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Schloss Gößweinstein
Gößweinstein
Burg Goessweinstein-4.jpg
Gößweinstein Castle (Aug 2009)
Type hill castle, summit site
Coordinates Latitude:
Longitude:
Location code DE-BY
Built before 1076
Current
condition
preserved or largely preserved

Gößweinstein Castle (German language:Burg Gößweinstein), also called Schloss Gößweinstein, is a mediaeval hilltop castle in Gößweinstein in the county of Forchheim in the German state of Bavaria. It towers high above the market town and the River Wiesent and may have been the inspiration for Richard Wagner's grail castle in his opera, Parsifal. The castle is a Bavarian listed building, no. D-4-74-129-10.

HistoryEdit

Goessweinstein1928b

Gößweinstein Castle in 1928

Burg Gößweinstein, 7

Gößweinstein Castle seen from the Kreuzberg (Oct 2014)

Burg Goessweinstein-1

The castle was probably named after its founder, Count Gozwin. He was killed in 1065, after he had invaded the territory of the Bishop of Würzburg. The first record of Goswinesteyn castle is dated to 1076. At that time, Emperor Henry IV had Bishop Burchard II of Halberstadt, who had become embroiled in the Saxon Rebellion, incarcerated there, a fact which suggests it was already a strong fortress.

From the time of Bishop Otto of Bamberg there is evidence that the castle became part of the Bamberg estate. From 1348 to 1780 it was the seat of a vogtei under the bishops of Bamberg.

In 1525, during the Peasants' War it was destroyed and rebuilt. During the Second Margrave War in 1553 the castle was again destroyed and later rebuilt.

The castle became a Bavarian possession as a result of secularisation of the Bishopric of Bamberg in 1803. The Bavarian state sold the castle in 1875 to Pauline Rabeneck, a landowning widow from the Manor (Rittergut) of Aspach near Uffenheim. In 1890 Baron Edgar of Sohlern purchased the castle and had it remodelled in the Neogothic style. The castle chapel also has Late Gothic statues.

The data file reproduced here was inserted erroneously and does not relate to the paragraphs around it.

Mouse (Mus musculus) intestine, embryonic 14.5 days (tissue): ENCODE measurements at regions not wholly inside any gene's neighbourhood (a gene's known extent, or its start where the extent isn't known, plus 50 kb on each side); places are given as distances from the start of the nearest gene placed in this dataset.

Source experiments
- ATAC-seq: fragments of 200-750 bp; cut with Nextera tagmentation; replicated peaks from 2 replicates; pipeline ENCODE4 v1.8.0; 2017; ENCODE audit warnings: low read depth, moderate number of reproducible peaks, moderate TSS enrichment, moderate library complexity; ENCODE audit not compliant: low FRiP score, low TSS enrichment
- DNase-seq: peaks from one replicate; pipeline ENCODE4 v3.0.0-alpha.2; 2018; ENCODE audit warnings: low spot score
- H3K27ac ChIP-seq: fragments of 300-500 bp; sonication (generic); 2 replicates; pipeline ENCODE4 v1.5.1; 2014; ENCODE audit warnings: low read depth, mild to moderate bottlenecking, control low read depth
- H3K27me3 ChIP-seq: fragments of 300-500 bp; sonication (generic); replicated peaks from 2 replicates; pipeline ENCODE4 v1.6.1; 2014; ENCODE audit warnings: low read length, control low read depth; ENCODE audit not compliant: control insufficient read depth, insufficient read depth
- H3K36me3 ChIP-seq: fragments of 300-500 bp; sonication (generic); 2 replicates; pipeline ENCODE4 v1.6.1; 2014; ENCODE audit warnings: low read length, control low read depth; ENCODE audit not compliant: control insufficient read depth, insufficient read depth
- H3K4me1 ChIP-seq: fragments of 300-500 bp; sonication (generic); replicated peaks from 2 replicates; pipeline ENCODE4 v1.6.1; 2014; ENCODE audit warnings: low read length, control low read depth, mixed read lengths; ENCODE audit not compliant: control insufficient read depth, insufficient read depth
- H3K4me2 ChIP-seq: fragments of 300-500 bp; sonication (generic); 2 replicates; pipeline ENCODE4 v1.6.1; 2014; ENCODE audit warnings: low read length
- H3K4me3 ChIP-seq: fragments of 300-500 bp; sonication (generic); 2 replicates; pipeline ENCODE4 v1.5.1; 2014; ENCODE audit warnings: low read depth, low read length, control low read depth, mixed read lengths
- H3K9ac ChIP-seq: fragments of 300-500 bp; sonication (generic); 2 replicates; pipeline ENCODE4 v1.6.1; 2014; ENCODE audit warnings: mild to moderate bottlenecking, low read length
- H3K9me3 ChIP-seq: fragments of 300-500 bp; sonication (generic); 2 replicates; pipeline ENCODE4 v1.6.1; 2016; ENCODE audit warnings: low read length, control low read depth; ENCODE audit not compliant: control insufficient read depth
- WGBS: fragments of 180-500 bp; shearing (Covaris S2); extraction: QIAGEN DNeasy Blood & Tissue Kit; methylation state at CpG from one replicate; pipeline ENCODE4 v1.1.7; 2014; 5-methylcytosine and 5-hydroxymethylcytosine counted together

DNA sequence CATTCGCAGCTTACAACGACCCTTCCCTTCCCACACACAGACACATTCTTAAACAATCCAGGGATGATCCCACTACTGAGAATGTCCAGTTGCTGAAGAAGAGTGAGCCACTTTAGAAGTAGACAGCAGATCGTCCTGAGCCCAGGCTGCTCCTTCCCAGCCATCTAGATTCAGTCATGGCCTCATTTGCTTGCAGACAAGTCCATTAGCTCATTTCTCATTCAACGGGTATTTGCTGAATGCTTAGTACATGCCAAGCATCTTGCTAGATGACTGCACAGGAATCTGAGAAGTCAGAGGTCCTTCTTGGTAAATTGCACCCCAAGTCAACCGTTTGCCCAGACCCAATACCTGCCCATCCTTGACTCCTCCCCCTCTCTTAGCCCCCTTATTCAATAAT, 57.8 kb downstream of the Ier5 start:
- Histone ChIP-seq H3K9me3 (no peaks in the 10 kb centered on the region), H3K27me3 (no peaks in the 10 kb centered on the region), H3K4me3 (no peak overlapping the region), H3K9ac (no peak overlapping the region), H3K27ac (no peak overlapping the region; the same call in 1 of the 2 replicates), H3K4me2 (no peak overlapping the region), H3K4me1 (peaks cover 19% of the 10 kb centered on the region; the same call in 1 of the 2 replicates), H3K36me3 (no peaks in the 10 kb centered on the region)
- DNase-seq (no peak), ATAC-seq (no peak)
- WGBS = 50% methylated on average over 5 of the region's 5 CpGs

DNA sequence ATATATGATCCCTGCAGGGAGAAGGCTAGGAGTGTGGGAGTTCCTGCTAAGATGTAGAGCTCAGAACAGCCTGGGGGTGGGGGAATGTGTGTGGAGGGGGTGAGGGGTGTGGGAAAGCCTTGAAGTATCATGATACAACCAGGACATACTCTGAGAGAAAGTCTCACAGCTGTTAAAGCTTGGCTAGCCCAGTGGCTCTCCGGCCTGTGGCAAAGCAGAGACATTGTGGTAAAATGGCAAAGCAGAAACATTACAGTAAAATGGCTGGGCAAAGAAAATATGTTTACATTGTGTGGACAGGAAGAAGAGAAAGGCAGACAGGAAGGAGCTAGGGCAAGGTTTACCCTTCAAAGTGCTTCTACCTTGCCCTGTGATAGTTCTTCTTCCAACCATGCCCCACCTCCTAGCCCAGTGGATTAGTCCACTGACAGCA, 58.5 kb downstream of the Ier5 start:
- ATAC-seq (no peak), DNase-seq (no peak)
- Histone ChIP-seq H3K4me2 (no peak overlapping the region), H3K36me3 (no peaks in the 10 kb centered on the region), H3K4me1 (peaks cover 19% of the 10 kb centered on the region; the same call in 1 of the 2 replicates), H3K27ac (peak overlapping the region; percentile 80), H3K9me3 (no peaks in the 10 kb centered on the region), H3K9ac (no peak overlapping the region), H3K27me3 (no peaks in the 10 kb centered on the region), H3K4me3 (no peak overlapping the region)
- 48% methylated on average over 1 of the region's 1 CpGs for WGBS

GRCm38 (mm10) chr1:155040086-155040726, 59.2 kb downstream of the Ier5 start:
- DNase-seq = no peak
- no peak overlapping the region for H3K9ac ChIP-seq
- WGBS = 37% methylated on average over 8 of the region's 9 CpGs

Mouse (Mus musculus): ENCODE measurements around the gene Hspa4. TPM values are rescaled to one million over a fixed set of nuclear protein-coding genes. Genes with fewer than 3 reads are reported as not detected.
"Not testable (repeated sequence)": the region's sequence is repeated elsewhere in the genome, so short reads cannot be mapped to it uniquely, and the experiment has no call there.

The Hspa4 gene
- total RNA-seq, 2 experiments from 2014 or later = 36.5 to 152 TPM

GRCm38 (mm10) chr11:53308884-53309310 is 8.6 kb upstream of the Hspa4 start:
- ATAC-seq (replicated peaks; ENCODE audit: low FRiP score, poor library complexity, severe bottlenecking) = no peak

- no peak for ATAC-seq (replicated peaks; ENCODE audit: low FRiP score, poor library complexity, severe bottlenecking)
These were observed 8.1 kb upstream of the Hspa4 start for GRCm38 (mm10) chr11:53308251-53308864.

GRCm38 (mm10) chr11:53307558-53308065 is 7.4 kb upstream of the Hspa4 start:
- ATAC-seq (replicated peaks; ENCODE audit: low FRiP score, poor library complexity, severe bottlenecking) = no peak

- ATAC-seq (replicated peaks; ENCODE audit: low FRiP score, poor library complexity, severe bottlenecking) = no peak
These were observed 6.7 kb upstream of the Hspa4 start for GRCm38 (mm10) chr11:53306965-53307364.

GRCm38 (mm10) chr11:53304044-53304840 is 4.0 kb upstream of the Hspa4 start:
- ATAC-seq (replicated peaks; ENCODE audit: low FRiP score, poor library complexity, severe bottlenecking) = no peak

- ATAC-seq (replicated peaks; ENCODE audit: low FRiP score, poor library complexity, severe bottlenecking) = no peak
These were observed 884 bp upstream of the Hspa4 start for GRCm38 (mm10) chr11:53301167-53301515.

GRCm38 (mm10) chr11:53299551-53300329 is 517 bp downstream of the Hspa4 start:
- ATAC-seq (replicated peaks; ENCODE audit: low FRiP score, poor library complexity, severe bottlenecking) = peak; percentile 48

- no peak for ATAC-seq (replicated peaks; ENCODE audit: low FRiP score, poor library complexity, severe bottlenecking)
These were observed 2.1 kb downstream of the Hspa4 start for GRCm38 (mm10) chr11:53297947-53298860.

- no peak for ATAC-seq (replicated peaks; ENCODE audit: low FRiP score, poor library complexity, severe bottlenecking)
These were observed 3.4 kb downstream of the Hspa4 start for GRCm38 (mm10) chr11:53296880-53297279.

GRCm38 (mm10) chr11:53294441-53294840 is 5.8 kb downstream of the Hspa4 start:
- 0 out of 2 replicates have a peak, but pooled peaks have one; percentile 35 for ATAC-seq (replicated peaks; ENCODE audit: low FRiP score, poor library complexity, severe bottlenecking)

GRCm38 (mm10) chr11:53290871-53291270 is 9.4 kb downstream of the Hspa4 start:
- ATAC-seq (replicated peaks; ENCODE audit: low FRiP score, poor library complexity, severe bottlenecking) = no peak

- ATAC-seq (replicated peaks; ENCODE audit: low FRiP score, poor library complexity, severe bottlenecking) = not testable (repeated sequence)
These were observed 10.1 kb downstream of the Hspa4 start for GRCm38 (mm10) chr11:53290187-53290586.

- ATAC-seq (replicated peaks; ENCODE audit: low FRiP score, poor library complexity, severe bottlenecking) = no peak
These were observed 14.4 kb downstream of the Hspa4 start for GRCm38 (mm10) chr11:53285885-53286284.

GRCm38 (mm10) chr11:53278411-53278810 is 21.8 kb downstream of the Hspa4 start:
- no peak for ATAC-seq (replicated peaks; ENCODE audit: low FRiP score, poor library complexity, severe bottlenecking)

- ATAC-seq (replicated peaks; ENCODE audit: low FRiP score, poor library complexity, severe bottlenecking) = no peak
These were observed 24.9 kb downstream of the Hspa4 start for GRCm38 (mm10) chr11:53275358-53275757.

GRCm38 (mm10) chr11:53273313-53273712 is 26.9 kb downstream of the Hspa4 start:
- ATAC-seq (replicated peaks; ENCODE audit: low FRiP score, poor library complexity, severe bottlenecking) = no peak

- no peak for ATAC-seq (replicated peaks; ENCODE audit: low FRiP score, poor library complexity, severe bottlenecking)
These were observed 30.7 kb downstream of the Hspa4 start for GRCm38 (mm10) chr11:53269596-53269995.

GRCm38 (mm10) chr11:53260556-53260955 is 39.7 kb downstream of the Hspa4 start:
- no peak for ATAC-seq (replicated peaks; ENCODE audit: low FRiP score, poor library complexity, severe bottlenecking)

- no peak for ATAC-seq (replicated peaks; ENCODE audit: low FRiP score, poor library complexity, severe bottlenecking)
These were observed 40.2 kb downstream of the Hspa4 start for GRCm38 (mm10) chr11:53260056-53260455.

TodayEdit

The castle is still in the hands of the von Sohlen family.[1] It houses a medieval museum which may be visited for a small entrance fee and there is a beer garden and terrace with good views over the Wiesent valley and village of Gößweinstein.[2]

ReferencesEdit

  1. Information board on Burgstrasse, retrieved 15 Sep 2016.
  2. Über die Burg Gößweinstein at www.burg-goessweinstein.de, retrieved 17 Sep 2016.

LiteratureEdit

  • Ursula Pfistermeister: Wehrhaftes Franken - Band 3: Burgen, Kirchenburgen, Stadtmauern um Bamberg, Bayreuth und Coburg, Fachverlag Hans Carl GmbH, Nuremberg, 2002, ISBN 3-418-00387-7, pp. 56–58.
  • Günter Dippold: Zur Geschichte von Burg und Ort Gößweinstein. In: Günter Dippold (Hrsg.): Gößweinstein. Sakrale Mitte der Fränkischen Schweiz. Staffelstein, 1998, ISBN 3-9804630-2-8, pp. 12–28.
  • Gustav Voit, Brigitte Kaulich, Walter Rüfer: Vom Land im Gebirg zur Fränkischen Schweiz - Eine Landschaft wird entdeckt. (Schriftenreihe des Fränkische-Schweiz-Vereins, Band 8) Verlag Palm und Enke, Erlangen, 1992, ISBN 3-7896-0511-5, pp. 103–108.
  • Björn-Uwe Abels, Joachim Zeune, et al.: Führer zu archäologischen Denkmälern in Deutschland, Band 20: Fränkische Schweiz. Konrad Theiss Verlag GmbH und Co., Stuttgart, 1990, ISBN 3-8062-0586-8, pp. 162–164.
  • Hellmut Kunstmann: Die Burgen der östlichen Fränkischen Schweiz. Kommissionsverlag Ferdinand Schöningh, Wurzburg, 1965, pp. 26–63.

External linksEdit

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